4. Which chairlift that another team developed was the most effective or interesting toyou?  Why?


5.  Do you think that this activity was more rewarding to do as a team, or would you have preferred to work alone on it? Why?  


6. If you could have used one additional material (tape, glue, wood sticks, foil -- as examples) which would you choose and why?


For Teachers:

Alignment to Curriculum Frameworks


Note: All lesson plans in this series are aligned to the National Science Education Standards which were produced by the National Research Council and endorsed by the National Science Teachers Association, and if applicable, also to the International Technology Education Association's Standards for Technological Literacy or the National Council of Teachers of Mathematics' Principles and Standards for School Mathematics.


 National Science Education Standards Grades 9-12 (ages 14-18)

CONTENT STANDARD A: Science as Inquiry

As a result of activities, all students should develop

- Abilities necessary to do scientific inquiry 

CONTENT STANDARD B: Physical Science 

As a result of their activities, all students should develop understanding of

- Motions and forces 

CONTENT STANDARD E: Science and Technology

As a result of activities, all students should develop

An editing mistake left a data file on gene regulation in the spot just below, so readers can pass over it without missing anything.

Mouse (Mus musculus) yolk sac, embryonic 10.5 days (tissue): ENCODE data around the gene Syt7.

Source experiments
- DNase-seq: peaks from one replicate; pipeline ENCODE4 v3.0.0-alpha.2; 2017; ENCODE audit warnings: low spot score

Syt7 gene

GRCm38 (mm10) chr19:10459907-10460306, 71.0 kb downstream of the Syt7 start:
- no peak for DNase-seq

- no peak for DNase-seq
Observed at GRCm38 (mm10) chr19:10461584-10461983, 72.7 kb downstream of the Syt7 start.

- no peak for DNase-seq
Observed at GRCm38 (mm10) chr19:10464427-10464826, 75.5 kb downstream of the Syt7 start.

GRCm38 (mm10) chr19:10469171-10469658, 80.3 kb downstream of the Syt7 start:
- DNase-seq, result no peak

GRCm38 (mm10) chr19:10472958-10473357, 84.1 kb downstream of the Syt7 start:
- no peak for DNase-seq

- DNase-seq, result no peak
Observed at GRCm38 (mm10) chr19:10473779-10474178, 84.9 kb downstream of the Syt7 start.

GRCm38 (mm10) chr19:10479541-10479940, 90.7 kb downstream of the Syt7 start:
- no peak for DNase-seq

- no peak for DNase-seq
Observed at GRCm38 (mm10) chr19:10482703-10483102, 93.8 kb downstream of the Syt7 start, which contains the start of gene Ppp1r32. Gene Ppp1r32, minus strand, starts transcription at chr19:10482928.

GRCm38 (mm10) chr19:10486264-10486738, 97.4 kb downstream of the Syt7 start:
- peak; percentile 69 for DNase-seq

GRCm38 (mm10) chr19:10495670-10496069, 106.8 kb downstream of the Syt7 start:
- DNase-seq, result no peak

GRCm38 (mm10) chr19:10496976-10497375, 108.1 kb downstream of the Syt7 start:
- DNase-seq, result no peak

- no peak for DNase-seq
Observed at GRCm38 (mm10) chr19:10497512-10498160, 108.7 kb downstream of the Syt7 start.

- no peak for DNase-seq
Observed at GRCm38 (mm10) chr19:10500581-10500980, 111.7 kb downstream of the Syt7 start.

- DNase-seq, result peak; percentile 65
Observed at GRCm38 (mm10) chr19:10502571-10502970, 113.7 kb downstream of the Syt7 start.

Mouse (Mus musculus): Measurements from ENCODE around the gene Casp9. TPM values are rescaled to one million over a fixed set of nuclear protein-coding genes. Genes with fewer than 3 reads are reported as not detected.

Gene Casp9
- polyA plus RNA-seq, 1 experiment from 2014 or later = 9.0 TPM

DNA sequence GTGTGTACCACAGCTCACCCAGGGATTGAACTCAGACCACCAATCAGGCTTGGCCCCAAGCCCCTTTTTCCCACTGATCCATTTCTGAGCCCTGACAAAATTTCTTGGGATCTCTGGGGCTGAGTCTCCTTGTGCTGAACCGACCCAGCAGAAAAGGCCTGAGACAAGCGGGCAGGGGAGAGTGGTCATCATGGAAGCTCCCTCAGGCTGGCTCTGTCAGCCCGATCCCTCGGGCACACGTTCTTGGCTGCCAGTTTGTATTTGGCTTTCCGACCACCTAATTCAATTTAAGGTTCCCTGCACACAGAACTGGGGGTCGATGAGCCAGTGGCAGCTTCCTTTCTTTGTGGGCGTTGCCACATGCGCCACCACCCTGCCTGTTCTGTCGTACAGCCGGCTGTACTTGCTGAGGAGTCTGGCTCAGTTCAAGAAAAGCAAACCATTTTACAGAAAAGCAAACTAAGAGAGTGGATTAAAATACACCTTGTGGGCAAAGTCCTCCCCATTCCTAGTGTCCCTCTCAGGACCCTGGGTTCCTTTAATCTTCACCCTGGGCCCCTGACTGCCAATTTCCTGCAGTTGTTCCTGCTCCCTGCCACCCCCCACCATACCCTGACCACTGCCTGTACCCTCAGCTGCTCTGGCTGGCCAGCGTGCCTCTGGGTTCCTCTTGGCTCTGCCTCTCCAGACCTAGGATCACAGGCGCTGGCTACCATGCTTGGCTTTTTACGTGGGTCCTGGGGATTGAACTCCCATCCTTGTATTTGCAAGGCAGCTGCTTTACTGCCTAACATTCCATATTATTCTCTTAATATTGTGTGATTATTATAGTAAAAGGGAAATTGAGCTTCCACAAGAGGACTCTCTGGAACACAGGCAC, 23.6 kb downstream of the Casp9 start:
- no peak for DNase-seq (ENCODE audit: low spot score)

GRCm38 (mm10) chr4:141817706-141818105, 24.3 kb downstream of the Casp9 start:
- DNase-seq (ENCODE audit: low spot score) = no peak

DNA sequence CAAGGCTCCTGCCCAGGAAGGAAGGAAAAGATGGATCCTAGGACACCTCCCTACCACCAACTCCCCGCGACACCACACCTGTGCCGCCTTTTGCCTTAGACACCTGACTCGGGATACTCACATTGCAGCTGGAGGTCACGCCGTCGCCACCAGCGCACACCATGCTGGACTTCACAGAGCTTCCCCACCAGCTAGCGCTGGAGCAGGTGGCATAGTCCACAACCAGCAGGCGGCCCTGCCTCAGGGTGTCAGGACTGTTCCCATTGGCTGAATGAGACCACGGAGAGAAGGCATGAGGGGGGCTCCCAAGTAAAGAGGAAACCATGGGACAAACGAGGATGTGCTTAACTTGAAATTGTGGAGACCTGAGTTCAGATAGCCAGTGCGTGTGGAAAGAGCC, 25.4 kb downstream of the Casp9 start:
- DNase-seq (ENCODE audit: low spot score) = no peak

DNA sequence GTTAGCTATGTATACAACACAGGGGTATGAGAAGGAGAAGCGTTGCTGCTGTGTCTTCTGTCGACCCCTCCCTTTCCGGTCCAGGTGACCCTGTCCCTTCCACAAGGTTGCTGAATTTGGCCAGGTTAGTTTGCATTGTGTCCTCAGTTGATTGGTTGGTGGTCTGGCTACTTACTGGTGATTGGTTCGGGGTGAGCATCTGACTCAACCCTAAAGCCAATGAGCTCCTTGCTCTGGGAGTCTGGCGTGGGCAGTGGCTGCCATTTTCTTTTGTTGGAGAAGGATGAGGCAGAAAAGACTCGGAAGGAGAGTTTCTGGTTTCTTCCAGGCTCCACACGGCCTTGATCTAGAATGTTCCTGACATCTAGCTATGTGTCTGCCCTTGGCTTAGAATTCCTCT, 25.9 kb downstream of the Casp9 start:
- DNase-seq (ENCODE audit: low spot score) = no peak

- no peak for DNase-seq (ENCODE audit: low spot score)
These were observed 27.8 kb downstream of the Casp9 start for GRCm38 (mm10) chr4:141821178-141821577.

- Abilities of technological design 

- Understandings about science and technology 

CONTENT STANDARD F: Science in Personal and Social Perspectives

As a result of activities, all students should develop understanding of

- Science and technology in local, national, and global challenges 

CONTENT STANDARD G: History and Nature of Science

As a result of activities, all students should develop understanding of

- Historical perspectives 


-Standards for Technological Literacy - All Ages

The Nature of Technology

- Standard 1: Students will develop an understanding of the characteristics and scope of technology.

- Standard 2: Students will develop an understanding of the core concepts of technology.

Technology and Society

- Standard 4: Students will develop an understanding of the cultural, social, economic, and political effects of technology.

- Standard 5: Students will develop an understanding of the effects of technology on the environment.

- Standard 6: Students will develop an understanding of the role of society in the development and use of technology.

- Standard 7: Students will develop an understanding of the influence of technology on history.


- Standard 8: Students will develop an understanding of the attributes of design.

- Standard 9: Students will develop an understanding of engineering design.

- Standard 10: Students will develop an understanding of the role of troubleshooting, research and development, invention and innovation, and experimentation in problem solving.

Abilities for a Technological World

- Standard 11: Students will develop abilities to apply the design process.

- Standard 13: Students will develop abilities to assess the impact of products and systems.

The Designed World

- Standard 18: Students will develop an understanding of and be able to select and use transportation technologies.